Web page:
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The US Navy’s experimental railgun – an electromagnetic projectile launcher – has been grabbing headlines and making waves ever since it was revealed that the weapon has left the realm of science fiction.
The railgun is reportedly capable of firing projectiles at seven times the speed of sound, and a fully operational version could soon find a new home on the state-of-the-art Zumwalt-class warship the USS Lyndon B Johnson.
The railgun was scheduled for operational trials this year, with several candidates among the Navy’s fleet, but Admiral Pete Fanta has pushed for skipping sea trials and deploying fully operational versions as soon as 2018.
This weapon, developed by BAE Systems, could provide a low-cost replacement to conventional missiles, according to sources in the US Navy.
Rather than relying on the explosive forces of traditional cannons, the railgun uses magnetic forces to sling projectiles at speeds up to Mach 7.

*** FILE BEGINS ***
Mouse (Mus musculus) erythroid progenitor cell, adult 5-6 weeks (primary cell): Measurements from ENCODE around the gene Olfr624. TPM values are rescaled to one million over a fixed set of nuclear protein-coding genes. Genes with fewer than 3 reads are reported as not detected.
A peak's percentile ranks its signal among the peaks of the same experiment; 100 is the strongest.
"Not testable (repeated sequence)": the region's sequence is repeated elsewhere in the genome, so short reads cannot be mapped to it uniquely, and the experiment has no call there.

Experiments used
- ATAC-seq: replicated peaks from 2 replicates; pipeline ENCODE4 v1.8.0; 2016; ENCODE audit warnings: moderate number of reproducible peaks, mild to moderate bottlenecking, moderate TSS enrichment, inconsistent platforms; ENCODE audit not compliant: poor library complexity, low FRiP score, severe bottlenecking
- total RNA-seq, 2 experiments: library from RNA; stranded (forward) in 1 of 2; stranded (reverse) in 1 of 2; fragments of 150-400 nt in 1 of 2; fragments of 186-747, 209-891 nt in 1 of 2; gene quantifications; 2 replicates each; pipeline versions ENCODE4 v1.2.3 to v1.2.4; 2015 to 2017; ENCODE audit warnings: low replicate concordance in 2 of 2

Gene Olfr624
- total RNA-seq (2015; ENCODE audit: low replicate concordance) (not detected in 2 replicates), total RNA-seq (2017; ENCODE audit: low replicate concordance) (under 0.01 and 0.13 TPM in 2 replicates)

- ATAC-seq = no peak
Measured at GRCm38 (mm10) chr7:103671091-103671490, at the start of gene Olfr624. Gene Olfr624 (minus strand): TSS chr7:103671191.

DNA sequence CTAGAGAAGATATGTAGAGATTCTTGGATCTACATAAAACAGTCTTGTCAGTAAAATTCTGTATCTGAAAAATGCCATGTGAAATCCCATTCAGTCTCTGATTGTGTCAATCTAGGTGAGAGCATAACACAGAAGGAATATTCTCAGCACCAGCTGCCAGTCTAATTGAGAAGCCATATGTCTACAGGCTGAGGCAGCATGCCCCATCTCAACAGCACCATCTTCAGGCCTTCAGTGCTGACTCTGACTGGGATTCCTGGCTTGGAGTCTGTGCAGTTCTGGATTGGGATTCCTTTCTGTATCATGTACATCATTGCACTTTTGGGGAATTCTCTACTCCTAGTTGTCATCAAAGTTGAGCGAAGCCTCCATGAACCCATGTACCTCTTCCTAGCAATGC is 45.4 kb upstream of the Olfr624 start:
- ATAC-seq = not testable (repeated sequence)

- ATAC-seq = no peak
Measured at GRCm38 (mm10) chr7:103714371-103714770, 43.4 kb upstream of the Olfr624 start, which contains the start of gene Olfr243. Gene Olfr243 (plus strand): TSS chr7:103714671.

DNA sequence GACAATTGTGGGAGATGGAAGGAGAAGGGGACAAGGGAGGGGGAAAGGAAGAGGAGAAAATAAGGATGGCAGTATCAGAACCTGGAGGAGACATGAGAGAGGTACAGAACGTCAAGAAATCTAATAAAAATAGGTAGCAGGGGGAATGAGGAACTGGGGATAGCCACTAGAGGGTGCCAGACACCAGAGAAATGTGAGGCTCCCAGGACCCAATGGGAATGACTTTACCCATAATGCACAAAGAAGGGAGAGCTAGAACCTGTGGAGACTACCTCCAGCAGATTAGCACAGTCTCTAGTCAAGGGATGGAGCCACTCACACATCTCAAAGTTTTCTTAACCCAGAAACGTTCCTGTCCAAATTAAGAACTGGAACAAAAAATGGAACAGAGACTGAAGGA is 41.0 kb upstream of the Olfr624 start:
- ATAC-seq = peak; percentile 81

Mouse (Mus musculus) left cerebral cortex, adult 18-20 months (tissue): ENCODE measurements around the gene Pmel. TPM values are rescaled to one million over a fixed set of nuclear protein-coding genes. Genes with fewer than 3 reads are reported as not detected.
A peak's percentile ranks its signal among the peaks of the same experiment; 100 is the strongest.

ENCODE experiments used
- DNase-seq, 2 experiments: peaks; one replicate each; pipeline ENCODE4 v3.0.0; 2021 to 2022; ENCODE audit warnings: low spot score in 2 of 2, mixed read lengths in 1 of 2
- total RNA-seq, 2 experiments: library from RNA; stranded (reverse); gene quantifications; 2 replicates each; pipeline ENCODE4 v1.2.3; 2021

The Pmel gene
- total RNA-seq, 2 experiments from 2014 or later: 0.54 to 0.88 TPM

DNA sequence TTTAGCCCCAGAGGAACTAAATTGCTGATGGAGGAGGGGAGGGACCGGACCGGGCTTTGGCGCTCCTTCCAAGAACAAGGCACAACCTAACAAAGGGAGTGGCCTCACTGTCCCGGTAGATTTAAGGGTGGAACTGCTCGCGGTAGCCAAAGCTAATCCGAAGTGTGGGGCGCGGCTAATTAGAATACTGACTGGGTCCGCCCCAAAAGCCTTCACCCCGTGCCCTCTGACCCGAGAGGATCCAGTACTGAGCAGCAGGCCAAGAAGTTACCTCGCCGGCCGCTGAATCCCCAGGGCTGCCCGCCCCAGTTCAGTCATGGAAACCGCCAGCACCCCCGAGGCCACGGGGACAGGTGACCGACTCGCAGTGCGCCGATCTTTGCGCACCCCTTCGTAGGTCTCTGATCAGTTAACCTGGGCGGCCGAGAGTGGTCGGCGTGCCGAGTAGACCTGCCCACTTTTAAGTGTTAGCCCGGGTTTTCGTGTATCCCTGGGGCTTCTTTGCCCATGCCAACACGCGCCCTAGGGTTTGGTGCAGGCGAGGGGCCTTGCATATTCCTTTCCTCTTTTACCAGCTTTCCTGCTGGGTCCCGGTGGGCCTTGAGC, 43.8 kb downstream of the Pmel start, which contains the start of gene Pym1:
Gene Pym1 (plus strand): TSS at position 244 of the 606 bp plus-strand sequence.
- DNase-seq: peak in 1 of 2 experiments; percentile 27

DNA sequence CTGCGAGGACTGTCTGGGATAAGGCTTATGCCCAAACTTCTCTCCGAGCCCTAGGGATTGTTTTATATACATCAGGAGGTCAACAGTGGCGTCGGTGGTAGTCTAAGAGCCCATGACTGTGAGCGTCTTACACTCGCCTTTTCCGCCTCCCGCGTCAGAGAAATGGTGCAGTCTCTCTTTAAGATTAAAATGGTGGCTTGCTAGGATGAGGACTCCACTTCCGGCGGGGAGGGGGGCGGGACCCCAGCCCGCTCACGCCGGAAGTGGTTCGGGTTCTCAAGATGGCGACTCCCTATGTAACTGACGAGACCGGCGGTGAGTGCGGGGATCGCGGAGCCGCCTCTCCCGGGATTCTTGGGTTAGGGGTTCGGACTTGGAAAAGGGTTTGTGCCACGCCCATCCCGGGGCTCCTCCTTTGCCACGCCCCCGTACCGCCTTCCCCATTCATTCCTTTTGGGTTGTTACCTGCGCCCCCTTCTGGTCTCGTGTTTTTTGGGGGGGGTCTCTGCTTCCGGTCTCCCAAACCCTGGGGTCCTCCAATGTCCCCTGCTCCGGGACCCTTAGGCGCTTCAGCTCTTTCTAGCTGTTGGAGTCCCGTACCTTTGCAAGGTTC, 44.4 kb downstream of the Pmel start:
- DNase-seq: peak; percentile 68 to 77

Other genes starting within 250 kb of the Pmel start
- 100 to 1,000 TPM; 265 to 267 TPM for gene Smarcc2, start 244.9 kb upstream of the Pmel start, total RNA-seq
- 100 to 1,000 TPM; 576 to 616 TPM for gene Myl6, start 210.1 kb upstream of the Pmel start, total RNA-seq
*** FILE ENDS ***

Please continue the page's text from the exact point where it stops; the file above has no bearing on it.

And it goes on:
The railgun now features a ‘pulse’ system that will soon allow it to repeatedly fire projectiles with extremely high accuracy.
The final weapon is expected to have a range of some 177 kilometres.
The Zumwalt-class is designed as a land-attack ship and with the 78 megawatts of electricity produced by its new Rolls Royce turbine generators provides a perfect test-bed for the weapon.
The Zumwalt is also furnished with a new operating system, better equipped to deal with the newest weaponry. Additionally, the Zumwalt is a stealth warship. Its new design reduced its radar impact dramatically.
With all these newfangled improvements, the Zumwalt is truly a prototype for the warship of the future.